Until 1970 the strength of the RUC was just under three thousand. In the following decade, there was an intensive recruitment programme. In 1990, the force strength had reached a peak of seven thousand, eight hundred male and female officers, supported in their work by almost five thousand full and part-time members of the Royal Ulster Constabulary Reserve.

Throughout its history, the Royal Ulster Constabulary had to contend with periods of serious violence, but none more than during the three decades to 2001. The RUC, like the community, had to pay an appalling price in lives lost and members injured. During this period, three hundred officers were killed, including over one hundred members of the RUC Reserve.

The work of the RUC in the face of continuing violence was reflected in the high number of officers who received awards. From 1969 – 2001, over three hundred members were decorated for gallantry and brave conduct. The list included eleven George Medals, twenty-four British Empire Medals, one hundred and twenty-eight Queen’s Gallantry Medals and fifty-six Queen’s Commendations.

The Royal Ulster Constabulary was awarded the George Cross by Her Majesty the Queen in April 2000 in recognition of its men and women’s collective courage and sacrifice over the years. On 4 November 2001, the Royal Ulster Constabulary George Cross became the Police Service of Northern Ireland.

The Royal British Legion Northern Ireland

The Freedom of the Borough of Ballymoney was conferred on the Royal British Legion on 22nd February 1997 in recognition of the support given to ex-servicemen and women, their families and their dependents since its establishment in 1921.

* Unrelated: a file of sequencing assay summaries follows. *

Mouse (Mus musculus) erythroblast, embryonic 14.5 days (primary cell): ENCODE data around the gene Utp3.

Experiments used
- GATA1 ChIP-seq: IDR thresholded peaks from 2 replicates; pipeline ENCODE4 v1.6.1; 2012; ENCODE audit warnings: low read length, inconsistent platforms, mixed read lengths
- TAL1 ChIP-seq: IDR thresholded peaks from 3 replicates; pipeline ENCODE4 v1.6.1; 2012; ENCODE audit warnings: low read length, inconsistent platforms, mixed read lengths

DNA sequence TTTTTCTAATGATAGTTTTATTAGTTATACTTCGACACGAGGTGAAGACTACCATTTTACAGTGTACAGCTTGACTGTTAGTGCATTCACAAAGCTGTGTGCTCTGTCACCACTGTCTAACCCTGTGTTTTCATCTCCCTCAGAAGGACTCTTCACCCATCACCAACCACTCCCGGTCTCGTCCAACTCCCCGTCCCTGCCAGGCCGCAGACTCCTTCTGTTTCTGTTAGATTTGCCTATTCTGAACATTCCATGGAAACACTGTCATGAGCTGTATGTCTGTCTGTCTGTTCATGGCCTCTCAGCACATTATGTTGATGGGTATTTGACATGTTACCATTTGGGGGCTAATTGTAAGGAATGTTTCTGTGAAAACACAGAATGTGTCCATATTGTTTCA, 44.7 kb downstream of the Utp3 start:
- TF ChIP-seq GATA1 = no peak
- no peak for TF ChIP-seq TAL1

Background and History

The Royal British Legion was formed in 1921. Amongst its many objectives, it aims to promote the welfare of ex-servicemen and women and their dependents, relieve hardship among them where it exists, raise and distribute money for these purposes, assist serving men and women in their return to civilian life and promote the interests of their dependents while they are still serving. Under its Royal Charter, the Legion’s help is available to all the categories above, regardless of whether they are its members. This represents some 18 million people, or one-third of the population.

The Legion provides seven residential homes and three convalescent homes; training to NVQ standard in a range of skills and disciplines; advice on setting up small businesses and start-up loans; pilgrimages to war graves worldwide; free advisory service on War and War Widows’ Pension and much more, mainly funded by the Poppy Appeal. The Legion, through its related companies, employs over 2,270 ex-servicemen and women and their dependents, 31 per cent of whom are registered disabled, making the Legion, with its 750,000 members, 3,217 branches and 951 clubs, also act as a social focus for the ex-service community.

The Royal Irish Regiment

The Freedom of the Borough of Ballymoney was conferred on the Royal Irish Regiment on 12th May 2012 as acknowledgement and thanks to those who have served and continue to serve their country with great distinction at home and abroad.

Background and History

The Royal Irish Regiment (27th Inniskilling, 83rd, 87th and The Ulster Defence Regiment)

Three Centuries of Tradition